Ignoring the dates across the pond
Billing it as a move to reduce food waste, 125 East of England Co-op locations are selling foods up to a month past their best-by dates at heavily reduced prices. Promotional materials for the program say a majority of grocery store foods can be safely eaten after their best-by and best-before dates.
The move follows a successful three month trial in 14 of the Co-op’s stores and carries the slogan “Don’t be a binner, have it for dinner.” The out-of-date food is sold for 10 pence, or about 13 cents U.S. An ad campaign for the program reminds consumers that “it’s not nice to get dumped” and offers “the co-op guide to dating.”
“This is not a money making exercise, but a sensible move to reduce food waste and keep edible food in the food chain. By selling perfectly edible food we can save 50,000 items every year which would otherwise have gone to waste,” according to the co-op website.
The majority of products that use best-before dates are included in the program, such as canned goods, shelf-stable packaged food and dried food. The program will not include “Use By” dated products, according to the co-op website, which should not be consumed after the date has passed.
British researchers say more data needed on AMR
A paper presented Thursday during the U.K.’s Food Standards Agency board meeting in London says improving the scientific evidence base relating to antimicrobial resistant Campylobacter and E.coli in the food chain should be a top priority.
The new retail survey, which began in September, is the latest piece of work it has commissioned in this area along with part-funding of a 5-year research fellowship at the Quadram Institute in Norwich on AMR bacteria in the food chain. It involved testing of 340 samples of chicken and 340 samples of ground pork.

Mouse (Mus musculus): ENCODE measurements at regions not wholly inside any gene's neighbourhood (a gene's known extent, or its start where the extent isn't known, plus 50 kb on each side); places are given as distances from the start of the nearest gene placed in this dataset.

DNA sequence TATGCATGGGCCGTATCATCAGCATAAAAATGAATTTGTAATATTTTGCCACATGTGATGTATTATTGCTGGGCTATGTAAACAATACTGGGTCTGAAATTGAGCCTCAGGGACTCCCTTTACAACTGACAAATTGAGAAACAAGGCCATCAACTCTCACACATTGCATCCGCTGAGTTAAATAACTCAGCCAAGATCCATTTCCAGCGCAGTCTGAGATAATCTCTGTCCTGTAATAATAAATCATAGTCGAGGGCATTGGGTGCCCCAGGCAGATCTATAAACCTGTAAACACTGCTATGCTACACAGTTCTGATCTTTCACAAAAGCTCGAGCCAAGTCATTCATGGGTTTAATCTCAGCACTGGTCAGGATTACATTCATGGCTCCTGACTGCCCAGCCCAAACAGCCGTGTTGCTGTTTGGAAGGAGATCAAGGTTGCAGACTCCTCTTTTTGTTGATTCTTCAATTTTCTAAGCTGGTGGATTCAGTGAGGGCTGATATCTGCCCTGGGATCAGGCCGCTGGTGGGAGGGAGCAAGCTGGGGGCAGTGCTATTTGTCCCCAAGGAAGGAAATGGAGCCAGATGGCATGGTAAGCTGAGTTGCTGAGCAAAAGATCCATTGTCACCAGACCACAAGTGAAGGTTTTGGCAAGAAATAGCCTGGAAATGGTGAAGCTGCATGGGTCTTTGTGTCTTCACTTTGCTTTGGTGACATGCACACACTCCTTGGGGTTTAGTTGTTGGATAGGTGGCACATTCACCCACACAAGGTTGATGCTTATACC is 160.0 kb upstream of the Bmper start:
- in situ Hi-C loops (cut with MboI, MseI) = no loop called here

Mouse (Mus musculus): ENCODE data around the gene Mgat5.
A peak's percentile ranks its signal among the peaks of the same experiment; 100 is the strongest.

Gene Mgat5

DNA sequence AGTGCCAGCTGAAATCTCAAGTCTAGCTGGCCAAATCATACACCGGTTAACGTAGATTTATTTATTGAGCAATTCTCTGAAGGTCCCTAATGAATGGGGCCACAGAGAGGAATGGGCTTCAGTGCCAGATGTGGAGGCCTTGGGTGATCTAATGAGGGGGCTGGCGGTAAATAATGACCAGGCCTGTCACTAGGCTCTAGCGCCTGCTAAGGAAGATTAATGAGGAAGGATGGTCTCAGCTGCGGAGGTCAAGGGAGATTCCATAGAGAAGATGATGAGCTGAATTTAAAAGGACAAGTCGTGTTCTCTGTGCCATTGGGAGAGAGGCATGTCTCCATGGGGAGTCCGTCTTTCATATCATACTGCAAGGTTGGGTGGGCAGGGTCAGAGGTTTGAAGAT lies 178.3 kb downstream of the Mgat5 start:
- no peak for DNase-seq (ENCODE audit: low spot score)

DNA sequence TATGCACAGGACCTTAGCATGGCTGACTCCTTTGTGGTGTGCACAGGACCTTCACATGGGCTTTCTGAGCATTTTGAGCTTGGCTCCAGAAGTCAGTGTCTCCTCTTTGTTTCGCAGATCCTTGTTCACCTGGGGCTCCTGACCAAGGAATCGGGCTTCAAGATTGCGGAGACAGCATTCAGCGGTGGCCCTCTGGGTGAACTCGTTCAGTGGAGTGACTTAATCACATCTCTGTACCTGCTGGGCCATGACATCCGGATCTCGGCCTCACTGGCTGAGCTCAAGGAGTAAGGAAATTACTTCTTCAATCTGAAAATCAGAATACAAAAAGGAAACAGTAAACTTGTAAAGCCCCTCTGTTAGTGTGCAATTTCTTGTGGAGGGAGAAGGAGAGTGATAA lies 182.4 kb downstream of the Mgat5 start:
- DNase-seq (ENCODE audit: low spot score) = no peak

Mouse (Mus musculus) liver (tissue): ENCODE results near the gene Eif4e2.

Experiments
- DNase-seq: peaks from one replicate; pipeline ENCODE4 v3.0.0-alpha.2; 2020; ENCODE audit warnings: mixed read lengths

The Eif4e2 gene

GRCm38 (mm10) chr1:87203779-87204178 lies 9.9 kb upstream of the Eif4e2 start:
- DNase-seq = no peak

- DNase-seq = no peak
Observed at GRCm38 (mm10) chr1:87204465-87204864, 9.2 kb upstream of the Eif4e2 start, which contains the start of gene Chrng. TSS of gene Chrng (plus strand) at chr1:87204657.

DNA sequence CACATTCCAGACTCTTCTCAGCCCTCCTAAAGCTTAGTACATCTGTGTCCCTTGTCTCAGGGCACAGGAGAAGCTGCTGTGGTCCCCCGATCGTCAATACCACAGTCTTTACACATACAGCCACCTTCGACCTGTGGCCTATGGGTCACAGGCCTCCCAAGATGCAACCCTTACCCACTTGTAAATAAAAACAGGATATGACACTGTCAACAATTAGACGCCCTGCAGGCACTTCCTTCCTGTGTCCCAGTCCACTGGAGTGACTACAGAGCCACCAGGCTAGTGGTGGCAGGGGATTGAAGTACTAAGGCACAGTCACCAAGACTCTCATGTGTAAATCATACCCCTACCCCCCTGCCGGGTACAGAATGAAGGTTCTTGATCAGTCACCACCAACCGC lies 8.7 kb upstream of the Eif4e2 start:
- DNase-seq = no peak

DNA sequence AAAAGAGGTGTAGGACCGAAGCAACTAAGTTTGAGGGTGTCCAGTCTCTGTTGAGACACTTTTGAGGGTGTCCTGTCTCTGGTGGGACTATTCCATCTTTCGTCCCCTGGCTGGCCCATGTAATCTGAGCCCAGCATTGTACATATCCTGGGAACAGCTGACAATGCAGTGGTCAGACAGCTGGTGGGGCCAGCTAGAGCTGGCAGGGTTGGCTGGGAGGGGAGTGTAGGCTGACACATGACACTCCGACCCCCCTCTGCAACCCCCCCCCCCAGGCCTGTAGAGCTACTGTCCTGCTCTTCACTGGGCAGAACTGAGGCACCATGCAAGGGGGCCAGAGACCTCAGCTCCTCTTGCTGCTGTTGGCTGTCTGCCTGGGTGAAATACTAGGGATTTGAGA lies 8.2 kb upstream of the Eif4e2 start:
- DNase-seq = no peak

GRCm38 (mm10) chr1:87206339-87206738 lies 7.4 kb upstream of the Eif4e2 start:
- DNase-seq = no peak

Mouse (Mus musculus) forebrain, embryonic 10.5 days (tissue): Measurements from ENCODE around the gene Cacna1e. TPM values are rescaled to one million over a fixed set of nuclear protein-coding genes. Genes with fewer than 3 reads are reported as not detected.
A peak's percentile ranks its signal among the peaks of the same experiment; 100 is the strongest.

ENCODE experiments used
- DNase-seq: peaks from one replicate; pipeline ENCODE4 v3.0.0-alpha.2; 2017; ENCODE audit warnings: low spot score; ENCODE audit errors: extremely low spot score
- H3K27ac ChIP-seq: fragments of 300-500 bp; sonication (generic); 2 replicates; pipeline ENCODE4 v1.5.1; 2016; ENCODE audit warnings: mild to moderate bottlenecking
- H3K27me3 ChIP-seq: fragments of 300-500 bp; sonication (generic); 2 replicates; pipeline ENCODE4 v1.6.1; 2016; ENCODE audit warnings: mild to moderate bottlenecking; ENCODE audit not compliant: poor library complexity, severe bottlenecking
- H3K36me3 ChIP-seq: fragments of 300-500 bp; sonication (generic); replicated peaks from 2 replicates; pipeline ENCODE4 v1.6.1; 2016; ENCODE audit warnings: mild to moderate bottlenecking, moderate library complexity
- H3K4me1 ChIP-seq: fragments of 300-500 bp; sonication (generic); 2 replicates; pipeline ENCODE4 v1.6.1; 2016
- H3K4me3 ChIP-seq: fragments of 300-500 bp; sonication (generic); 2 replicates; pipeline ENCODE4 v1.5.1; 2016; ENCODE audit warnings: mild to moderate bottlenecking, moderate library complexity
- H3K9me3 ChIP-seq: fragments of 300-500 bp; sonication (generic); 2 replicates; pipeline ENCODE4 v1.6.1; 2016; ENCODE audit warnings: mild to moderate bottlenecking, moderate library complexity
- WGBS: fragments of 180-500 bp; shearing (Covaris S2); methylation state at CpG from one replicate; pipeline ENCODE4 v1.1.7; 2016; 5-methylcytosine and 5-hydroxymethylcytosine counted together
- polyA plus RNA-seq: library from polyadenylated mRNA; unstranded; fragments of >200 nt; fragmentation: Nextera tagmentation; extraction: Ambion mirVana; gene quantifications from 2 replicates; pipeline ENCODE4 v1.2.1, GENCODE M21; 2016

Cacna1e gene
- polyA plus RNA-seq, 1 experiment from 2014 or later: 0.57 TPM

The findings from the study are expected to be published early next year.
Guy Poppy, FSA chief scientific adviser, said there had been significant advances in the FSA’s work on antimicrobial resistance since the board last looked at the issue in September 2016.
“We are encouraged by the recent progress in reducing sales of antibiotics for food production animals and the recently published work of the Targets Task Force which has considered the different sectors in detail,” Poppy said at the board meeting this week.
Down the drain
A Salmonella outbreak in England has recently taken pathogen transmission to new depths, regarding restaurants’ drainage systems.
More than 80 people were sickened in the outbreak, which lasted from February 2015 to March 2016.
The search for the source of the “long, perplexing outbreak” involved hundreds of environmental samples and lab tests on the victims, according to a report published Thursday in EuroSurveillance.
Ultimately the disease detectives found the outbreak strain of Salmonella deep in the drains of the restaurant. The pathogen used biofilms to survive. Leaks likely carried new generations of Salmonella to various areas of the kitchen and building.
“Our findings suggest greater consideration should be given to undertaking drain swabbing at an early stage of restaurant and food related outbreak investigations,” the investigators reported.